Decker: What is the broader, transdisciplinary appeal of your book? In particular, what does a book about African sexual politics by a sociologist offer historians of sexualities in general and historians of African sexualities in particular?

Currier: Politicizing Sex in Contemporary Africa exposes politicized homophobia as a strategy of statecraft and social re-imagination that shores up heteronormative nationalism and elites’ control of different institutions. By tracing anti-homosexual logics in Malawi’s post-independence period, I am able to document the emergence of the politicization of homosexuality and its metamorphosis in politicized homophobia, which will broadly appeal to historians of sexualities. My use of newspaper data, in particular, will help historically minded readers think through how certain sexual logics come to saturate popular and political discourses in different times and places and how contradictory logics can coexist in the same homophobic threat or practices. Historians of African sexualities will be interested in thinking through the continuities and discontinuities of (anti-homo)sexual logics that have emerged in Malawi and whether and how such logics did or did not manifest in other African historical and social contexts. I can clearly see the ethical quandaries in looking for evidence of “homophobia” in African pasts. However, there may be inventive ways for historians to cull out historical antecedents of present-day homophobias, queerphobias, and transphobias without assuming the existence of a static “history of an African homophobia.” 

Decker: Politicized homophobia is a historical construct. Can you briefly discuss how it evolved in Malawi? What would it take to eliminate this toxic discourse?  

Currier: I’m so glad you seized on this point I make in the book. Homosexuality did not materialize as a polarizing political topic in Malawi until the mid-2000s. I attribute the politicization of homosexuality to two episodes in Chapter One: 1) a human rights NGO using the constitutional review process to recommend that lawmakers rescind the anti-sodomy law and amend the nondiscrimination clause to include sexual orientation, which generated an outpouring of antigay vitriol from political, religious, and traditional leaders; and 2) local resistance to homosexuality in an Anglican parish, after rumors that the white British man selected as bishop was gay and supported LGBT rights. Politicization gave way to politicized homophobia with the prosecution of Tiwonge Chimbalanga, a transgender woman, and Steven Monjeza, a cisgender man, for violating the anti-sodomy law. Not only did this case concentrate national and international attention on LGBT rights organizing in the country, but it also constituted a turning point in civil society as President Bingu wa Mutharika’s government escalated state repression of social movements perceived to challenge the government’s authority. An argument I make in the book’s conclusion is that because politicized homophobia has a history, it can have an end. Although outsiders can provide material and nonmaterial support for Malawian anti-homophobic initiatives, Malawians should helm these campaigns.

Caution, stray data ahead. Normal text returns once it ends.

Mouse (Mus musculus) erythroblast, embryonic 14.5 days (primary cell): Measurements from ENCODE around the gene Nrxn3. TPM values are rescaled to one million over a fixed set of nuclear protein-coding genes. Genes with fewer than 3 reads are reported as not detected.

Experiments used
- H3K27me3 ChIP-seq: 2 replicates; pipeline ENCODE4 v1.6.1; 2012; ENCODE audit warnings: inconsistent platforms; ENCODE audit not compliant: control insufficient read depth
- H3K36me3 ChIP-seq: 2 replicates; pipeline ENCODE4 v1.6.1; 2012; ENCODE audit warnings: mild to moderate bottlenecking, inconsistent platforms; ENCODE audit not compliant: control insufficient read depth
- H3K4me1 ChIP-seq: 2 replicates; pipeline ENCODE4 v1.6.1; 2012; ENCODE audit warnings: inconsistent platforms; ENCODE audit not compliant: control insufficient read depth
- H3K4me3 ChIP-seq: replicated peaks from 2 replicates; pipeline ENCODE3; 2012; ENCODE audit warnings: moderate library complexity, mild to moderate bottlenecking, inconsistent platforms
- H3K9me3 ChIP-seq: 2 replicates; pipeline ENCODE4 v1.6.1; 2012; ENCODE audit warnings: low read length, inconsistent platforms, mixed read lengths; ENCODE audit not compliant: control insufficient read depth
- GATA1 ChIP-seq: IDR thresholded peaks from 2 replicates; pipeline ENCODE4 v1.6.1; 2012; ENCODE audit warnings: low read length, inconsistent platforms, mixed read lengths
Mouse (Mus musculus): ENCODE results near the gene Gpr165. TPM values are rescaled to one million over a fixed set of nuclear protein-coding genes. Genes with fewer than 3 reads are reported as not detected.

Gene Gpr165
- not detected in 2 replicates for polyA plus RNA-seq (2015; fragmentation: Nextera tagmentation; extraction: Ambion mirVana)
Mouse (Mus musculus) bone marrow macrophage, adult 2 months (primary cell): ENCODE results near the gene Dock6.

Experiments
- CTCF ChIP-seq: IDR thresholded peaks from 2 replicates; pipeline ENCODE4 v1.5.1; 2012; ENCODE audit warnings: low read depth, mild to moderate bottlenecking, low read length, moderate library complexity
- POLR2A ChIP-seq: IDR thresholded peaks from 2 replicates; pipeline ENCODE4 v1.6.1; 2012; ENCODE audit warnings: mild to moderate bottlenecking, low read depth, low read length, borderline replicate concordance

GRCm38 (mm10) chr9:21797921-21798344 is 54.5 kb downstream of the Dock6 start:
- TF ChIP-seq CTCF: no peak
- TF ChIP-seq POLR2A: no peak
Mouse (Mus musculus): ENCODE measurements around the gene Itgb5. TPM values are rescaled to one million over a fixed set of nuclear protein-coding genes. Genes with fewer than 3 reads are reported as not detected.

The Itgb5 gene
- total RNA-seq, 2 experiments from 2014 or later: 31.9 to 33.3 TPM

Decker: In Chapter 3 you discuss politicized homophobia as a “scavenger ideology.” What do you mean by that? 

Currier: Following George L. Mosse,  I treat politicized homophobia as a changeable ideology and strategy that grafts on to other discriminatory ideologies such as racism, xenophobia, and misogyny. Because elites often deploy politicized homophobia as a form of defensive posturing, intending to deflect public scrutiny away from abuses of power, they may unleash it alongside other discriminatory claims. In the same speech a state leader may encourage police to arrest gender and sexual minorities and rail against foreigners resulting in a combination of xenophobia and homophobia. The “scavenging” feature of politicized homophobia demonstrates how portable it is to other contexts and how easily elites in different times and places can populate this strategy with images, threats, and actions that will resonate with local audiences. However, I do not conflate politicized homophobia’s “scavenger” qualities with sex panics, as I explain in the introduction. To put it simply, I worry that labeling politicized homophobia a “sex panic” will feed into and aggravate problematic narratives about the African continent being full of people who are easily brainwashed into participating in “sex panics,” narratives that are simply untrue.

Decker: In Chapter 5, you document the various harms faced by LGB Malawians as a result of politicized homophobia. Later, in the conclusion, you discuss the problems of documenting “African homophobia” and how such efforts often feed into racist, ahistorical understandings of Africa. How do you document the “violence” without reinforcing problematic stereotypes? 

Currier: In this chapter, I emphasize LGB Malawians’ perceptions that politicized homophobia had disadvantaged them in particular ways while maintaining that I was not alleging that politicized homophobia had uniformly caused all Malawian sexual minorities harm. It’s a fine distinction but an important one because we need to be cognizant of what this framework enables in terms of research possibilities and what it simply cannot (and should not) do. First, it’s a bad idea to impute one-to-one causality in the case of politicized homophobia. By this, I mean that we shouldn’t assume that because a politician makes antigay threats in the nation’s capital, neighbors will violently attack a masculine-presenting lesbian woman in their community on the same day. I do not dispute the perceptions of survivors of such violence that heightened antigay vitriol emboldened perpetrators of verbal, physical, or sexual violence. However, it is quite possible that this attack is an outcome of a cascading chain of events that may only partly involve neighbors’ anti-lesbian antagonism, as Doug Meyer suggests. Although survivors cannot always see these mechanisms at work, it does not invalidate their perceptions that homophobia was the primary force motivating the hostility they experienced. Intersecting inequalities, such as gender identity and presentation, class, ethnicity, and age, may influence and structure what observers first diagnose as homophobic antipathy.